Furthermore, despite the efforts of democratic reformers and radicals, the integrational elites retained virtually permanent control of the systems of representative government. Many theories have been advanced to explain why. Most however, overlook the mechanical nature of the system.

If we look at Second Wave political systems, with the eyes of an engineer rather than a political scientists', we suddenly are struck by a key fact that generally goes unobserved.

Industrial engineers routinely distinguish between two fundamentally different classes of machine: those that function intermittently, otherwise known as "batch-processing" machines, and those that function uninterruptedly, called "continuous-flow" machines. An example of the first is the commonplace punch press. The worker brings a batch of metal plates and feeds them into the machine, one or a few at a time, to stamp them into desired shapes. When the batch is finished the machine stops until a new batch is brought. An example of the second is the oil refinery, which, once started up, never stops running. Twenty-four hours a day oil flows through its pipes and tubes and chambers.

If we look at the global law factory, with its intermittent voting, we find ourselves face to face with a classical batch processor. The public is allowed to choose between candidates at stipulated times, after which the formal "democracy machine" is switched off again.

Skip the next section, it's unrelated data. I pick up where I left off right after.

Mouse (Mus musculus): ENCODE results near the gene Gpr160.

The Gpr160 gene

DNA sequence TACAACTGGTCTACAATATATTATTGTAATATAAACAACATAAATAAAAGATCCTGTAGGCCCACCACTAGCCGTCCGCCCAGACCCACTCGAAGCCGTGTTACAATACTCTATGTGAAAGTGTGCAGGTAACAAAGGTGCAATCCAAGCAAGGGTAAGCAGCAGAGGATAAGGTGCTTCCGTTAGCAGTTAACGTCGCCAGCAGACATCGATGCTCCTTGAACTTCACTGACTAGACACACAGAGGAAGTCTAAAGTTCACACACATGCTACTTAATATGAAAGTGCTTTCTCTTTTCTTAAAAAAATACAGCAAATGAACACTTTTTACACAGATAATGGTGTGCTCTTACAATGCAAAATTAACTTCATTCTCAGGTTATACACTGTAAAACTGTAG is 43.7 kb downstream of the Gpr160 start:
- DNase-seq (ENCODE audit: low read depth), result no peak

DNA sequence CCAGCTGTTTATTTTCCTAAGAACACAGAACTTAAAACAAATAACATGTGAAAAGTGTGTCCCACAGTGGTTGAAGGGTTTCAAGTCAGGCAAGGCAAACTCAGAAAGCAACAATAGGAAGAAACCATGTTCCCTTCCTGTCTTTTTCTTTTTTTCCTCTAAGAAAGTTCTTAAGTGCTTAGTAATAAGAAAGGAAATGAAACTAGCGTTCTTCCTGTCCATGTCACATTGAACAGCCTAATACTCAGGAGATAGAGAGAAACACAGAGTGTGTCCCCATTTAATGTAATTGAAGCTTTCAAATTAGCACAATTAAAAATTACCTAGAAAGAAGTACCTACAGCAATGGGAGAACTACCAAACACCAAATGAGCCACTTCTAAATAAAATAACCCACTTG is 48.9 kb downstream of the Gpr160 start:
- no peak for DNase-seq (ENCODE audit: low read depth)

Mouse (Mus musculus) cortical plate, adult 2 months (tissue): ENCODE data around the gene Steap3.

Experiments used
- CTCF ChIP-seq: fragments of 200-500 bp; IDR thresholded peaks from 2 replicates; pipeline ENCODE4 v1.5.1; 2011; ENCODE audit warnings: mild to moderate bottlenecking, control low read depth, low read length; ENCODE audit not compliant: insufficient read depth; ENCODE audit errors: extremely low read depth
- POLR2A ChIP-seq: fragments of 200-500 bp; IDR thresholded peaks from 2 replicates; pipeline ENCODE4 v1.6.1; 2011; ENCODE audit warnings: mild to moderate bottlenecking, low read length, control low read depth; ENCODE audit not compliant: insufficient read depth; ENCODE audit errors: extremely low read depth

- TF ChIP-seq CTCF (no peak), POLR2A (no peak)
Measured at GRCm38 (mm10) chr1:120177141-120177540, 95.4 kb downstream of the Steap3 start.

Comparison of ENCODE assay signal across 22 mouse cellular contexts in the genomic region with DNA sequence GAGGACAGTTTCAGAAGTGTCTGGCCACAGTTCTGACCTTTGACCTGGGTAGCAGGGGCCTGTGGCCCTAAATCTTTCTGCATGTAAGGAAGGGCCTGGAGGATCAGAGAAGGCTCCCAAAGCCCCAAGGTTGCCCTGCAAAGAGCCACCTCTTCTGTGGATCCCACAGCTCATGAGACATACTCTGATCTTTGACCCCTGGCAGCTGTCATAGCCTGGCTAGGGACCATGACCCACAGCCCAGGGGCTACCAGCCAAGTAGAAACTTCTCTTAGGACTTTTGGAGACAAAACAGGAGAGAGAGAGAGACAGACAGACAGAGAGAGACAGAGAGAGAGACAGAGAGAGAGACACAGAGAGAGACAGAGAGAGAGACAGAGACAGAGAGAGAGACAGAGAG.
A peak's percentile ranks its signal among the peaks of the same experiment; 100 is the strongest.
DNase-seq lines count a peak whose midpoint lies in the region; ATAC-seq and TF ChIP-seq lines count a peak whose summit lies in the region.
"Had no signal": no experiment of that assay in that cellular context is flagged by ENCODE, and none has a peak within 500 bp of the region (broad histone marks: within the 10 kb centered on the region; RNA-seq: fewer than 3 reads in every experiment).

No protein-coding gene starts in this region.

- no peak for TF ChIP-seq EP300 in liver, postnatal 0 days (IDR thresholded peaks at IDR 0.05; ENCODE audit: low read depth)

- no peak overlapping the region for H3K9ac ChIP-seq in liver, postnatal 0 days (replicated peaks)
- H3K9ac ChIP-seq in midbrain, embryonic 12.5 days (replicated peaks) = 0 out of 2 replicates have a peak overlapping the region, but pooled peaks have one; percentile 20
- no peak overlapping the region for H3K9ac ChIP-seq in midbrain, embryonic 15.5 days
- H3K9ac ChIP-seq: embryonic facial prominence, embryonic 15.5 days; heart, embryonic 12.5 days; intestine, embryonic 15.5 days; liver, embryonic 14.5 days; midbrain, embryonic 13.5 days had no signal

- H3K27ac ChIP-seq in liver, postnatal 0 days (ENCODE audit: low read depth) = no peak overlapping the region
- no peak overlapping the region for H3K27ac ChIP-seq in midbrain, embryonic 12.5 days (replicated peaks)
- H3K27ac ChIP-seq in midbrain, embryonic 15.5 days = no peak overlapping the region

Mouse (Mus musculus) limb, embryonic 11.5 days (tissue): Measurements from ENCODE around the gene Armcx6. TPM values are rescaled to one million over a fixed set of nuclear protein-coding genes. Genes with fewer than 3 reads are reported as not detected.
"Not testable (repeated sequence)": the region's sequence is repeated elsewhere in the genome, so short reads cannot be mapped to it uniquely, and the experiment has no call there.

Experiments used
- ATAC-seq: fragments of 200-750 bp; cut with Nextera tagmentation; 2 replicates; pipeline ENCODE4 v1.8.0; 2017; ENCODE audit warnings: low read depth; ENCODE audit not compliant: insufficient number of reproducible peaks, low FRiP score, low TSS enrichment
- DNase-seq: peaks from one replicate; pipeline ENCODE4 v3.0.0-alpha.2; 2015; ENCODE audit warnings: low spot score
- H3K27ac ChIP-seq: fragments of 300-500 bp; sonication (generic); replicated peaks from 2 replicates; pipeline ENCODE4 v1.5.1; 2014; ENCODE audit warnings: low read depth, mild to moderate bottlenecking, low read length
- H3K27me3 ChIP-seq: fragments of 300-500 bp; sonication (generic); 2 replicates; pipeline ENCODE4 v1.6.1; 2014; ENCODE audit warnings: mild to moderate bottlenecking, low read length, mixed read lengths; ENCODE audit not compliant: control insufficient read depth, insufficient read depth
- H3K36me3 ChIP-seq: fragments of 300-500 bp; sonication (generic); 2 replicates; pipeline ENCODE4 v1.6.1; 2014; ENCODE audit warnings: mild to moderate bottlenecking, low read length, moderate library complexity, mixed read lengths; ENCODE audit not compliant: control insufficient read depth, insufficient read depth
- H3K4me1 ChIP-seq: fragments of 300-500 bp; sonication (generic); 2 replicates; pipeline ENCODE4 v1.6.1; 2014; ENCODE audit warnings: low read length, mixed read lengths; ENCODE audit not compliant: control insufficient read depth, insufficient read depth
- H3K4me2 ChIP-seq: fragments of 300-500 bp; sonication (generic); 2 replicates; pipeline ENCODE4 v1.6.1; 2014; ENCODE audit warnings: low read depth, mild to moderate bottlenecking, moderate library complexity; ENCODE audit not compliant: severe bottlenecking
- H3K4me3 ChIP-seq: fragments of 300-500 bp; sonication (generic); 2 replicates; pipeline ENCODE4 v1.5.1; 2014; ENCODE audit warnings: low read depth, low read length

Contrast this with the continuous flow of influence from various organized interests, pressure groups, and power peddlers. Swarms of lobbyists from corporations and from government agencies, departments, and ministries testify before committees, serve on blue-ribbon panels, attend the same receptions and banquets, toast each other with cocktails in Washington or vodka in Moscow, carry information and influence back and forth, and thus affect the decision-making process on a round-the-clock basis.

The elites, in short, created a powerful continuous-flow machine to operate alongside and often at cross purposes with) the democratic batch processor. Only when we see these two machines side by side can we begin to understand how state power was really exercised in the global law factory.

So long as they played the representational game, people had at best only intermittent opportunities, through voting, to feed back their approval or disapproval of the government and its action. The technicians of power, by contrast, influenced those actions continuously.

Finally, an even more potent tool for social control was engineered into the very principle of representation. For the mere selection of some people to represent others created new members of the elite.

When workers, for example, first fought for the right to organize unions, they were harassed, prosecuted for conspiracy, followed by company spies, or beaten up by police and good squads. They were outsiders, unrepresented or inadequately represented in the system.

Once unions established themselves, they gave rise to a new group of integrators--the labor--establishment--whose members, rather than simply representing the workers, mediated between them and the elites in business and government. The George Meanys and Georges Seguys of the world, despite their rhetoric, became themselves key members of the integrational elite. The fake union leaders in the USSR and Eastern Europe never were anything but technicians of power.

In theory, the need to stand for re-election guaranteed that representatives would stay honest and would continue to speak for those they represented. Nowhere, however, did this prevent the absorption of representatives into the architecture of power. Everywhere the gap widened between the representative and the represented.

Representative government--what we have been taught to call democracy--was, in short, an industrial technology for assuring inequality. Representative government was pseudorepresentative.